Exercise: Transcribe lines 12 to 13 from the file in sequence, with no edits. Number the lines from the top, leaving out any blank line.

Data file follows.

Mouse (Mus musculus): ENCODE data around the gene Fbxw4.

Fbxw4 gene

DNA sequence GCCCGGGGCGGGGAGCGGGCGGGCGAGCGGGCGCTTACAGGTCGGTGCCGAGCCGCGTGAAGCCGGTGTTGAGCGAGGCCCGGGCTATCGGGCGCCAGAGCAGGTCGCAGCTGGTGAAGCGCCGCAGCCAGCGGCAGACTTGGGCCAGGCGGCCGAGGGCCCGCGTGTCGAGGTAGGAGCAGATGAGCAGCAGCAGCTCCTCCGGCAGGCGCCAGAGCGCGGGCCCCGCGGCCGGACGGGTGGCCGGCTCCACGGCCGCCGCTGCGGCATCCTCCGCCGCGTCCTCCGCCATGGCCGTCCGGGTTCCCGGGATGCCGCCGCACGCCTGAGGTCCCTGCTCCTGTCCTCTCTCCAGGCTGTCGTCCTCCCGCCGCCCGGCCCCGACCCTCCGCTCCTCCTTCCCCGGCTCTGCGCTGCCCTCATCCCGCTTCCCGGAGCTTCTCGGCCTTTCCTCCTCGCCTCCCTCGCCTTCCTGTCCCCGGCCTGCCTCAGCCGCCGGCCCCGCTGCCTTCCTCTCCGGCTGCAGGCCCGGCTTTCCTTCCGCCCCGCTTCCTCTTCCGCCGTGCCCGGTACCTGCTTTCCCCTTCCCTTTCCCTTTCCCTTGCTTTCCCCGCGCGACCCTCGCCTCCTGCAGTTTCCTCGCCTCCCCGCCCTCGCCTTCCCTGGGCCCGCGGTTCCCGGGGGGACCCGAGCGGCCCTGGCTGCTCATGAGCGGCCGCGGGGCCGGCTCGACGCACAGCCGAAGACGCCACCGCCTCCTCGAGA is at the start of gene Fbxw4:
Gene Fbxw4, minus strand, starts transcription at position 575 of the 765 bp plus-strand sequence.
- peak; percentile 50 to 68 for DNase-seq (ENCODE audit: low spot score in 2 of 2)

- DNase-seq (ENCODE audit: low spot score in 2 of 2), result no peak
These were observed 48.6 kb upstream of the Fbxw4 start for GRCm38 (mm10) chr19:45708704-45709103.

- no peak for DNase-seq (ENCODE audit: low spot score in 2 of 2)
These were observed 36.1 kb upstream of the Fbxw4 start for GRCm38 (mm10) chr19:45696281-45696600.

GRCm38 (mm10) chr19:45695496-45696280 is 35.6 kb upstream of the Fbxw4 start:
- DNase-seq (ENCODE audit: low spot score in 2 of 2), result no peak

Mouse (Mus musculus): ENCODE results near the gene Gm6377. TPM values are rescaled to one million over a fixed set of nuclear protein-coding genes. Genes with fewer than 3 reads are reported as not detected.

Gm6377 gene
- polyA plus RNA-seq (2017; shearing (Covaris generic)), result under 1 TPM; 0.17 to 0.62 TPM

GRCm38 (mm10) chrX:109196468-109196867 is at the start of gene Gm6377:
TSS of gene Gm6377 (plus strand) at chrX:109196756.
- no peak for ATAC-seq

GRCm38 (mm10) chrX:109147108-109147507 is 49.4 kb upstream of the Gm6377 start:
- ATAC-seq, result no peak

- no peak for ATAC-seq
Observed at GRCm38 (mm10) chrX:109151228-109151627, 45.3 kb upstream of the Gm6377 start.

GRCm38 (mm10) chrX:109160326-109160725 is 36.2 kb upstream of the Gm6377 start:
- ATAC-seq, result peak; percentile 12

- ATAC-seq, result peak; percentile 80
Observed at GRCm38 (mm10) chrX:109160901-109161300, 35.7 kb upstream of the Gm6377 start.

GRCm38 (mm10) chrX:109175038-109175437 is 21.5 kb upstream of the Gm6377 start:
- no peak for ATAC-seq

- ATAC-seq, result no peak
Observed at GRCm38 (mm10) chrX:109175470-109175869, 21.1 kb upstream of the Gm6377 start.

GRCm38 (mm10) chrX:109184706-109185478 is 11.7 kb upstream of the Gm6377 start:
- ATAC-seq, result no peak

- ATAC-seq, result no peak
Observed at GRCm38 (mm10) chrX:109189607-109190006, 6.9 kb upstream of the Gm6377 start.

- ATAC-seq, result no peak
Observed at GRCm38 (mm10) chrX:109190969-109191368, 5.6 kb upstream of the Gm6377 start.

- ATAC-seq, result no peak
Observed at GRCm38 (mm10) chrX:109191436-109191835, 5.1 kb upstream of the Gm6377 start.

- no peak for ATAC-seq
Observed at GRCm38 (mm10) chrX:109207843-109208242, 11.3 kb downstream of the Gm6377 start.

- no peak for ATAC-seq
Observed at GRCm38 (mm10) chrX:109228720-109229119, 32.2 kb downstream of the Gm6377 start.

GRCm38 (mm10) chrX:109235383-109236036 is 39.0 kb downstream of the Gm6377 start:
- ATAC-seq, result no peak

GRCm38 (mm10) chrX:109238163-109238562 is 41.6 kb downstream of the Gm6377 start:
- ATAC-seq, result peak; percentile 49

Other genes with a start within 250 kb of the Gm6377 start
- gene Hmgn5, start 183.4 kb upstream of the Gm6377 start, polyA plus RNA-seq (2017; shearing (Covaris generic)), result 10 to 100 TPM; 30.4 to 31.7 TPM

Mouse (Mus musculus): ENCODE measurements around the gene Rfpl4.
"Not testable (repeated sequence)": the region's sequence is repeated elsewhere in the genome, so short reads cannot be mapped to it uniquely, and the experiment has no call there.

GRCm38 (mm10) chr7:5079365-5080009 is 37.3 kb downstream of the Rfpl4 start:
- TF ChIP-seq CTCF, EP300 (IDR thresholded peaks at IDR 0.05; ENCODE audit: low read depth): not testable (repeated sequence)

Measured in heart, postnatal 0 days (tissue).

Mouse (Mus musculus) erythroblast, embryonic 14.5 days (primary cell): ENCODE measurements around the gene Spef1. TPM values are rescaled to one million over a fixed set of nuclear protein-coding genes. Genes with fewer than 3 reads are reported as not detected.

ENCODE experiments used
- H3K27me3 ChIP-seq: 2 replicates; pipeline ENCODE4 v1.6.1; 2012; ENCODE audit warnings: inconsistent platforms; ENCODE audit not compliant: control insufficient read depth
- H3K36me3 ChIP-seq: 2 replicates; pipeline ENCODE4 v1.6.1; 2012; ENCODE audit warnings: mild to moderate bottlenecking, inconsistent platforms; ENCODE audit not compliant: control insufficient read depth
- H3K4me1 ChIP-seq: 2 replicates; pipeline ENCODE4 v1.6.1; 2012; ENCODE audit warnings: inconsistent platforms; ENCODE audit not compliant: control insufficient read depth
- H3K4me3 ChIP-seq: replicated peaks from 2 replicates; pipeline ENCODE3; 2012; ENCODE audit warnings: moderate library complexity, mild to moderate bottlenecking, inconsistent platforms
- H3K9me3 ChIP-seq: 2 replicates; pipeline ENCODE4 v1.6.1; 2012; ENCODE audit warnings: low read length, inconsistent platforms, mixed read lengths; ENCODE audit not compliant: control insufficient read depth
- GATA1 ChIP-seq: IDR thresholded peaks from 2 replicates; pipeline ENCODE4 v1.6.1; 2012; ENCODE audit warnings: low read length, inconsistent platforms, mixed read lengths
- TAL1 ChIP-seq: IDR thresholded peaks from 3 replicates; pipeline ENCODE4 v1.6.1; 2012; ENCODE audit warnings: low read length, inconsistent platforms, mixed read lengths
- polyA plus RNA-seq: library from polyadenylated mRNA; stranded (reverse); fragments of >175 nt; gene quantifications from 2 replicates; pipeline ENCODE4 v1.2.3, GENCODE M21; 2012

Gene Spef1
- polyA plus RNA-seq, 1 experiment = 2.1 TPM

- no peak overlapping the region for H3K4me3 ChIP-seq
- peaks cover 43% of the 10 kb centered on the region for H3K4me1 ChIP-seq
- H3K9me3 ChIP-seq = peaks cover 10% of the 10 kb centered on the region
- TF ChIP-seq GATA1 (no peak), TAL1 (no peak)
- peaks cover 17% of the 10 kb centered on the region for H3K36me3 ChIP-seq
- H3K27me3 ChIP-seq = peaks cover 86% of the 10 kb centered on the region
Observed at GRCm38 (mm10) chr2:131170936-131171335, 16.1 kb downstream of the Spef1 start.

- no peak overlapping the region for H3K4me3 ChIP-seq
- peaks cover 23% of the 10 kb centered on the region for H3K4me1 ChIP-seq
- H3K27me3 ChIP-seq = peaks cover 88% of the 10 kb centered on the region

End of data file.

Mouse (Mus musculus): ENCODE results near the gene Gm6377. TPM values are rescaled to one million over a fixed set of nuclear protein-coding genes. Genes with fewer than 3 reads are reported as not detected.

Gm6377 gene